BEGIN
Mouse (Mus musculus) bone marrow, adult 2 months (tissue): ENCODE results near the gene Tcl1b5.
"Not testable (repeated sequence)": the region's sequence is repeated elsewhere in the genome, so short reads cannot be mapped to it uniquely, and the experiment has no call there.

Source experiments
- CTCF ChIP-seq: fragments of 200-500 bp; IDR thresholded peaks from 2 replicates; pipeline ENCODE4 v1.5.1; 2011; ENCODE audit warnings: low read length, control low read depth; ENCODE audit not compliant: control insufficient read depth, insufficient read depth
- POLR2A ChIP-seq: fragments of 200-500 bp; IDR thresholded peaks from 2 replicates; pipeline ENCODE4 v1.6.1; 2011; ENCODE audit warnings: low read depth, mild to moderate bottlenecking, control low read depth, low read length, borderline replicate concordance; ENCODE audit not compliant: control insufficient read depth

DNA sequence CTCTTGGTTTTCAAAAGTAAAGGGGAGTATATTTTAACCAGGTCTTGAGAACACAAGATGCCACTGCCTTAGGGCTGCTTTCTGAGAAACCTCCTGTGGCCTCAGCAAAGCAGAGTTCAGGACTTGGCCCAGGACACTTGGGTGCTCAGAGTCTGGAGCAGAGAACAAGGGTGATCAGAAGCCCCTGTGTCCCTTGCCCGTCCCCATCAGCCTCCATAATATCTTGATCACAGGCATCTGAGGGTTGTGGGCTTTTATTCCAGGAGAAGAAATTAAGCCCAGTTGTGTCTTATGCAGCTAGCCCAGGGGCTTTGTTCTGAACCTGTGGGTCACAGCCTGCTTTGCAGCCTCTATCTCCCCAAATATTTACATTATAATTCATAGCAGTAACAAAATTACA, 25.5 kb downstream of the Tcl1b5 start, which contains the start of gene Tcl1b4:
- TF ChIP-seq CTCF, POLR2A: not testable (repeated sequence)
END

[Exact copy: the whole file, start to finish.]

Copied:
Mouse (Mus musculus) bone marrow, adult 2 months (tissue): ENCODE results near the gene Tcl1b5.
"Not testable (repeated sequence)": the region's sequence is repeated elsewhere in the genome, so short reads cannot be mapped to it uniquely, and the experiment has no call there.

Source experiments
- CTCF ChIP-seq: fragments of 200-500 bp; IDR thresholded peaks from 2 replicates; pipeline ENCODE4 v1.5.1; 2011; ENCODE audit warnings: low read length, control low read depth; ENCODE audit not compliant: control insufficient read depth, insufficient read depth
- POLR2A ChIP-seq: fragments of 200-500 bp; IDR thresholded peaks from 2 replicates; pipeline ENCODE4 v1.6.1; 2011; ENCODE audit warnings: low read depth, mild to moderate bottlenecking, control low read depth, low read length, borderline replicate concordance; ENCODE audit not compliant: control insufficient read depth

DNA sequence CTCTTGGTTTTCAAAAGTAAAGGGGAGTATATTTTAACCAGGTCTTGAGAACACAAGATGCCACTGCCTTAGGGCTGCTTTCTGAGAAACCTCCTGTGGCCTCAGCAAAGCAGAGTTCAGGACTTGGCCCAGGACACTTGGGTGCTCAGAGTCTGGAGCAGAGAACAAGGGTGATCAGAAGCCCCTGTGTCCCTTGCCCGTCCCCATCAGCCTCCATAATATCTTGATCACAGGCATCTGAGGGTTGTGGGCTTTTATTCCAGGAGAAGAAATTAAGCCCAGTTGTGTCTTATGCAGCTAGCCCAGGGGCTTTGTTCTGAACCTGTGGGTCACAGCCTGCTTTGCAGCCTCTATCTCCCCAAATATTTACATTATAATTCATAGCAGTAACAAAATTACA, 25.5 kb downstream of the Tcl1b5 start, which contains the start of gene Tcl1b4:
- TF ChIP-seq CTCF, POLR2A: not testable (repeated sequence)